(Corrects 8th para to show that a new development plan would be submitted under certain conditions, Yme costs in 9th para)
* New development plan for Yme field seen in 2014-2015
* No new cost estimate yet for the project - Talisman Energy
By Gwladys Fouche
OSLO, May 22 Talisman Energy expects to remove the faulty platform at its Yme oilfield in the North Sea next year and to submit a new plan for a new installation by the first half of 2015, it said in the first timeline provided since the troubled project was suspended last year.
The Canadian firm has been under fire over the development of the field, with extensive faults found on the platform that meant it could have collapsed in a storm.
Yme is one of several factors that have shaken investors' confidence in the company, whose shares have halved since February 2011.
The problems at Yme and delays by BP and Eni have led Norwegian authorities to investigate why some major projects are running late and costing more than planned.
Yme was due to start production last year but was until now suspended indefinitely.
"The current target date for the removal is late summer 2014," said Grethe Elise Foldnes, a spokeswoman for Talisman Energy in Norway. "This is to a large degree dependent upon safe access to the platform, availability of suitable vessels and other resources."
Talisman aims to submit a revised development plan in the second half of 2014 or the first half of 2015, said Foldnes, at which point it would have a new cost estimate for the project.
Foldnes said a plan would be submitted provided there was a technical and economical basis for proceeding with a redevelopment.
Yme has so far cost 10-11 billion crowns ($1.72 billion-$1.89 billion), more than twice what it was supposed to. Half of those investments are related to equipment expected to be reused in a subsequent development. Had Yme started production, investments would have totalled 14 billion crowns.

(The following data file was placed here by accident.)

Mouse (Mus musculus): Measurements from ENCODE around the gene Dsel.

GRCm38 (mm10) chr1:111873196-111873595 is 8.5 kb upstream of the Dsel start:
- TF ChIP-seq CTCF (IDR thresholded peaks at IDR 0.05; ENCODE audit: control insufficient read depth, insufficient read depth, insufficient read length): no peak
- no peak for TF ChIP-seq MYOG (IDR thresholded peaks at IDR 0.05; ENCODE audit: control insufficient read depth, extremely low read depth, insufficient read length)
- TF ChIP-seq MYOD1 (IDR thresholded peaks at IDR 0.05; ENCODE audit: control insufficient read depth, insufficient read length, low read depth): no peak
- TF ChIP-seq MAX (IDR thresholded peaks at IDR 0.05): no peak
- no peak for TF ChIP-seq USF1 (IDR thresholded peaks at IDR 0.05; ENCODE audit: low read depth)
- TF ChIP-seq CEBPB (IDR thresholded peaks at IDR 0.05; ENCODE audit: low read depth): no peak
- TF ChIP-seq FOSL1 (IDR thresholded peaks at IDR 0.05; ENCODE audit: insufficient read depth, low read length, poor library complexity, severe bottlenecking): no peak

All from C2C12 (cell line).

Dutch maritime services group SBM Offshore, which owns the platform, has already agreed on a $470 million settlement with Talisman and partners.
The Norwegian oil ministry had set a deadline of May 1 to see a revised development plan but Talisman was unable to meet it.
Instead, it submitted an application for the examination of alternative concepts for a platform at Yme - an application the oil ministry is assessing.
Norwegian taxpayers may cover a significant part of the losses as the oil ministry provides large writedowns on oil companies' investments, which they then recoup via taxes when a field enters production.
The oil ministry did not say how much money the Norwegian state could have to cover from the Yme losses.
"It is the operator and the licensees responsibility to plan and execute development projects on the Norwegian Continental Shelf," said Ole Berthelsen, a spokesman for the Norwegian oil ministry.
"This must be done in accordance with applicable safety regulations, on time and within approved plans and budgets."
Talisman Energy owns 60 percent of Yme. The other partners are Poland's Lotos with 20 percent, Germany's Wintershall, a unit of chemical giant BASF, with 10 percent, and Norske AEDC, a unit of AOC Arabian Oil Company, with 10 percent. ($1 = 5.8066 Norwegian kroner) (Editing by William Hardy)